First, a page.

We get down the steps without any slips or trips. But I can’t relax. Not yet. Jack still needs to navigate a tricky slope in the path. Thick tree roots have broken through the earth in places and there are muddy patches that haven’t been dried out by the sun. And Lola zigzags in front of us so that I have to constantly monitor the position of her lead in relation to Jack’s legs. There is the occasional stretch of smoother ground along the trail and I take those moments to admire the beauty of this spot. Little birds flit by the wild grass, bluebells and nettles. The sun filters through the branches overhead in ghostly strands. I don’t know what kind of trees line the trail. It seems like the sort of thing a man should know about a neighbouring wood. Later on that night I will consult Google and learn that ‘the canopy comprises mature beech with some sycamore and ash, scattered oak and wych elm along the lower edge and a few larch and Scot's pine’.
The trail slopes upwards; I swear it’s a gradient close to sixty degrees. Jack and I need to dig deep to keep pace with Lola. We’re granted a short break when the beagle pup notices a flock of sheep in a field to our right. Jack points at one of the lambs and tells me it’s a baby. I point at another one and tell him it’s the daddy. We bleat at each other and giggle. Lola lifts her front-right leg and her tail straightens out, her hunter instincts manifesting physically. I tug on her lead and she snaps out of it. We continue up the slope, giddy with exertion.
At the top of the climb there is a fence with a two-step stile for trekkers. Jack wants to climb it by himself. I agree to this for the first time but stand with my free hand outstretched, prepared to steady him if he wobbles. His balance is better than I realise. My wee curly bap gets up and over with confidence. I scoop Lola up and scramble over the stile with her under my arm. We turn left and continue towards the castle.
Young voices carry from the castle grounds. A gang of kids are playing on the grass. They have a Frisbee and a football. The man who works as the castle’s caretaker is off to one side of them. He’s brought his son to work judging by the similarity of their features. They’re honing their cricket skills, the son throwing and catching the gentle returns from his father’s cricket bat. A content golden Labrador looks on, his long tongue hanging.
One of the kids recognises us. A boy that lives next door to Jack’s granny. He’s twelve but is big enough to pass for fifteen. I search my memory banks for his name. Ryan. He has blond hair, a friendly face and a country build. Ryan has no trouble remembering my son’s name, nor my dog’s. He may not know mine.
“Hi, Jack,” Ryan says. “How’s Lola?”
Jack smiles at him.
Some of the other kids break off from the pack and approach us. They’re mostly interested in Lola. That’s fine by me, so long as they don’t hold us back too long.
One boy, the same size and shape as Ryan but with brown curls similar to Jack’s, lies down on the grass in front of Lola. He lets her lick his face.
“I love this dog,” Ryan’s friend says.
“Do you have one?” I ask.
“A wee Shih Tzu.”
“They’re nice dogs.”
“This one’s nicer.”
A tall skinny girl with red hair snickers. “You ever see a Shih Tzu crossed with a bulldog? They call it bullshit!”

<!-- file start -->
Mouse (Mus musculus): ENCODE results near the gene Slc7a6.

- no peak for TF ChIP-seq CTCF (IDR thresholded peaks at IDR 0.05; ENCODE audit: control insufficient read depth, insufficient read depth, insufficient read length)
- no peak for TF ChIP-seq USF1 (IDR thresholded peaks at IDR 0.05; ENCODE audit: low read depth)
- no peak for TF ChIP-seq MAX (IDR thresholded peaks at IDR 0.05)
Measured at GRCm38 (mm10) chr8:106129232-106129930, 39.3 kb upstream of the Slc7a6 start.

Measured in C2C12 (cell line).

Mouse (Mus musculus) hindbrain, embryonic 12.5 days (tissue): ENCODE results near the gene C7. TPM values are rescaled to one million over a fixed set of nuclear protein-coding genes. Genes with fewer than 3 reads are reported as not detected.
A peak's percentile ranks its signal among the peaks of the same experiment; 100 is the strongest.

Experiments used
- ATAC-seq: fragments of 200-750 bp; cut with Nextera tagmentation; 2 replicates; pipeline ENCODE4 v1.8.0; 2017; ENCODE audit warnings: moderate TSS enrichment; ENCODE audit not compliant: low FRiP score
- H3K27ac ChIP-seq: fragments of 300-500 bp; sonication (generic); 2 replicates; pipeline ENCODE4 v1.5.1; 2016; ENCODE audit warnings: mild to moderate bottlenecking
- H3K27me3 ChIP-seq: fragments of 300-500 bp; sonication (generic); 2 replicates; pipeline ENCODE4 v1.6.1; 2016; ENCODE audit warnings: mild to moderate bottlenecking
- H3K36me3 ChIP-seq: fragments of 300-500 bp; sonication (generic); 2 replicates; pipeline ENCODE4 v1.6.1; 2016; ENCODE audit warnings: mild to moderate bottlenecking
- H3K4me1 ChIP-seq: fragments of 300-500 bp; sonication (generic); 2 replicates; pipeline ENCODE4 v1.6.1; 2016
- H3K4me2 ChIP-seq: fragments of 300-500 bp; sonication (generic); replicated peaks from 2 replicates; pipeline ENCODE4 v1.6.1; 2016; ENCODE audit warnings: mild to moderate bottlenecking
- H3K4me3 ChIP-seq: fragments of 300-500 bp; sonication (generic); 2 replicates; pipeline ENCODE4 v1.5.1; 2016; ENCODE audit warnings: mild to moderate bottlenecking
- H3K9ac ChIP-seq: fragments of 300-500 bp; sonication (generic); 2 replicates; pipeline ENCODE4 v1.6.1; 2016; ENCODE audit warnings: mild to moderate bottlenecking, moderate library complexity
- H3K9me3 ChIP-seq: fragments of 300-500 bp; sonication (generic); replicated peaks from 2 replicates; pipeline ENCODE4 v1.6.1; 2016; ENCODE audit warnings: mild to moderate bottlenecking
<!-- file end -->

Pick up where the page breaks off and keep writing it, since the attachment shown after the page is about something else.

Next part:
I’ve heard that one a few times but the kids within earshot laugh like drunken demons. The little rips. I look to the caretaker to share a glance of disapproval that I don’t really feel, but he’s busy with his son, the cricket protégé. Jack points at the castle’s keep and I have to pry Lola away from the gang of rascals.
The kid with the brown curls skips in front of Jack and asks him his name. Jack answers as best he can but I can see the kid can’t decipher my wee curly bap’s underdeveloped speech. I’m about to translate but the older boy shares a smile with Jack and pretends he’s understood him. He holds out his hand.
“Give me five.”
Jack slaps the kid’s palm. My son looks delirious with joy. I clear my throat and usher him towards the keep. He’s reluctant now that he’s connected with the gang in a small way but I’m conscious of the time. We need to get moving. I tell him he’ll be able to come and play with these kids when he’s bigger. The look of hope on his face breaks my heart a little. I pray to God that I’m not lying to my son about this; that he’ll be fit to go and play unsupervised when he’s older.
At the keep Jack understands that we can’t go inside and climb the narrow steps to the top. Not with Lola. Instead, we circle the outside a few times. Jack runs his hand along the stonework and I ask him to stop when I notice the sleeve of his hoodie is getting dirty. I challenge him to a race down the slope of the castle grounds. He tears off before I can say, ‘Ready, steady, go!’

Lola strains on her lead to chase Jack but I pull back and let my wee curly bap win. At the bottom of the grassy bank he has just enough breath left to giggle. We sit on a low stone wall for a minute. Then I get up and put Jack on my shoulders. Even with Lola on her lead, this is the easiest way to go. He’ll drag his heels if I let him walk. Besides, I’m sure it won’t be long until my son won’t let me carry him at all. Until then, I’ll enjoy the feel of his hands on top of my head and the sound of his laughter when I walk in exaggerated bounds. He’s not heavy, but carrying him like this makes me feel so strong.


seana graham said...

That's a wonderful piece, gb. I bet you'll be glad you took the time to write it later as kids move through the different seasons of their lives so fast.

My younger nephew shares one thing in common with Jack, anyway. He also has curly hair and as with Jack, people always had a very hard time keeping their hands off it. Now that he is sixteen, he wears it very short.

Deborah Boden said...

Brilliant story Gerard. Very emotive. Bit of a lump in my throat too.

John Boden said...

Lovely easy read Gerard. More please?

Gerard Brennan said...

Thanks, Seana!

I feel for your nephew. I'm an ex-curly bap myself.

Deborah and John, thanks so much for taking the time to comment. I'm very much considering a longer work based on wonder-boy. Maybe a book. Still some figuring out to do in my head first, though!



JamTheCat said...

Elegant read, here...and smooth...